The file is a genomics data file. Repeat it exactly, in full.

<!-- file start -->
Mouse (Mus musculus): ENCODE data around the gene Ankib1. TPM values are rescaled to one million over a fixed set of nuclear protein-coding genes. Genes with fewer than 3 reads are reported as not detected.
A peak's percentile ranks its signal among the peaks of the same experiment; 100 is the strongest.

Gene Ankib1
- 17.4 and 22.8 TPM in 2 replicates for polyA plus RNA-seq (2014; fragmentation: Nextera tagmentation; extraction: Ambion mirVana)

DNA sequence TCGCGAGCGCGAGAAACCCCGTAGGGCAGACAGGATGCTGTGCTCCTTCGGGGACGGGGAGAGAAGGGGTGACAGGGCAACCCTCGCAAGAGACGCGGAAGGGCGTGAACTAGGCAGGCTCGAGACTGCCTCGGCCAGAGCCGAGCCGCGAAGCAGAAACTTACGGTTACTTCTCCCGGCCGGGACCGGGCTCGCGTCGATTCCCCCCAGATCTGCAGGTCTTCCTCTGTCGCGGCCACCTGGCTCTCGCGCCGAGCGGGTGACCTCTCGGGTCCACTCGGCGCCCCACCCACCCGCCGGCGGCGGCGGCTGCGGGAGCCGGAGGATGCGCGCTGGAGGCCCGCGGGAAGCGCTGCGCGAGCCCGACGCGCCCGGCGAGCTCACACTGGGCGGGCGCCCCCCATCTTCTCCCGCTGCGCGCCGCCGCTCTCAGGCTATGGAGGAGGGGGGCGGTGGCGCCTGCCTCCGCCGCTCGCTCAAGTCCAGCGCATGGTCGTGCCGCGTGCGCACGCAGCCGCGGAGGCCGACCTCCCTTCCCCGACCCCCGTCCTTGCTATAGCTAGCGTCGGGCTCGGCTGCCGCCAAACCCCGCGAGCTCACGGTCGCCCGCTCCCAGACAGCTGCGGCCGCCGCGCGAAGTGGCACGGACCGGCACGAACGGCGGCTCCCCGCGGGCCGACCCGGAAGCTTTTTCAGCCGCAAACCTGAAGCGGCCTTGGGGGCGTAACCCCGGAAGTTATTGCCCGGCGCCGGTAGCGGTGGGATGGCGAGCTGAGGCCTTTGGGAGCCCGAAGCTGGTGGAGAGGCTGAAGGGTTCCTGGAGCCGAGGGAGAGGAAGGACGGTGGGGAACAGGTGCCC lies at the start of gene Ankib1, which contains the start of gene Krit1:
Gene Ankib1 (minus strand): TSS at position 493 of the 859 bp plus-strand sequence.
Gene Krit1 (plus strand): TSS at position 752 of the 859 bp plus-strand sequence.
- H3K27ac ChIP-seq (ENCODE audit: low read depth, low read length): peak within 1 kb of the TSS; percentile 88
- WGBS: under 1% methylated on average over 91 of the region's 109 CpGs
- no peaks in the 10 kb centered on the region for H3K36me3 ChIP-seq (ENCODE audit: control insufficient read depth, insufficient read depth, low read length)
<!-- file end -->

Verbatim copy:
Mouse (Mus musculus): ENCODE data around the gene Ankib1. TPM values are rescaled to one million over a fixed set of nuclear protein-coding genes. Genes with fewer than 3 reads are reported as not detected.
A peak's percentile ranks its signal among the peaks of the same experiment; 100 is the strongest.

Gene Ankib1
- 17.4 and 22.8 TPM in 2 replicates for polyA plus RNA-seq (2014; fragmentation: Nextera tagmentation; extraction: Ambion mirVana)

DNA sequence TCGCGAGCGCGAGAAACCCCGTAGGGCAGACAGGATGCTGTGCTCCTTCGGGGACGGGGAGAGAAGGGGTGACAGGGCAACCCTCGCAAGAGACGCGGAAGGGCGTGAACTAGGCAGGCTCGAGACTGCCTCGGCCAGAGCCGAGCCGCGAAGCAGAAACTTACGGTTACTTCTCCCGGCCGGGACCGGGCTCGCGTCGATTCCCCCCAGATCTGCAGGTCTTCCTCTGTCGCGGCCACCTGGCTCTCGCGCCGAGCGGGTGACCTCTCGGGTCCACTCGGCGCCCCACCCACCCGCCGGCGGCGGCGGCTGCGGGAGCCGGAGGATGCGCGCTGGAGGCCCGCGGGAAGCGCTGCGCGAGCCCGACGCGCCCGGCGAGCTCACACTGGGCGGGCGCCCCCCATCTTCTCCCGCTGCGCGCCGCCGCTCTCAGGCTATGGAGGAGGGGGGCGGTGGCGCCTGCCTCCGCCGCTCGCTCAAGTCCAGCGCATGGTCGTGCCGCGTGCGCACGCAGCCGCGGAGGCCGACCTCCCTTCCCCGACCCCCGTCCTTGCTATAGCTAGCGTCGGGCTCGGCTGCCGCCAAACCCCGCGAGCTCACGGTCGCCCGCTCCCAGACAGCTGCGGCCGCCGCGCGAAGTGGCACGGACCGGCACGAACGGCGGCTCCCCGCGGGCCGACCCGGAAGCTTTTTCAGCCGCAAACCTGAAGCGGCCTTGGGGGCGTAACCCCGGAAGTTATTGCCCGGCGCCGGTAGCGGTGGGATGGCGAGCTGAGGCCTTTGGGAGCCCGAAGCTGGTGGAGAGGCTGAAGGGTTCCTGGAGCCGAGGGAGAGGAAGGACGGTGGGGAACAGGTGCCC lies at the start of gene Ankib1, which contains the start of gene Krit1:
Gene Ankib1 (minus strand): TSS at position 493 of the 859 bp plus-strand sequence.
Gene Krit1 (plus strand): TSS at position 752 of the 859 bp plus-strand sequence.
- H3K27ac ChIP-seq (ENCODE audit: low read depth, low read length): peak within 1 kb of the TSS; percentile 88
- WGBS: under 1% methylated on average over 91 of the region's 109 CpGs
- no peaks in the 10 kb centered on the region for H3K36me3 ChIP-seq (ENCODE audit: control insufficient read depth, insufficient read depth, low read length)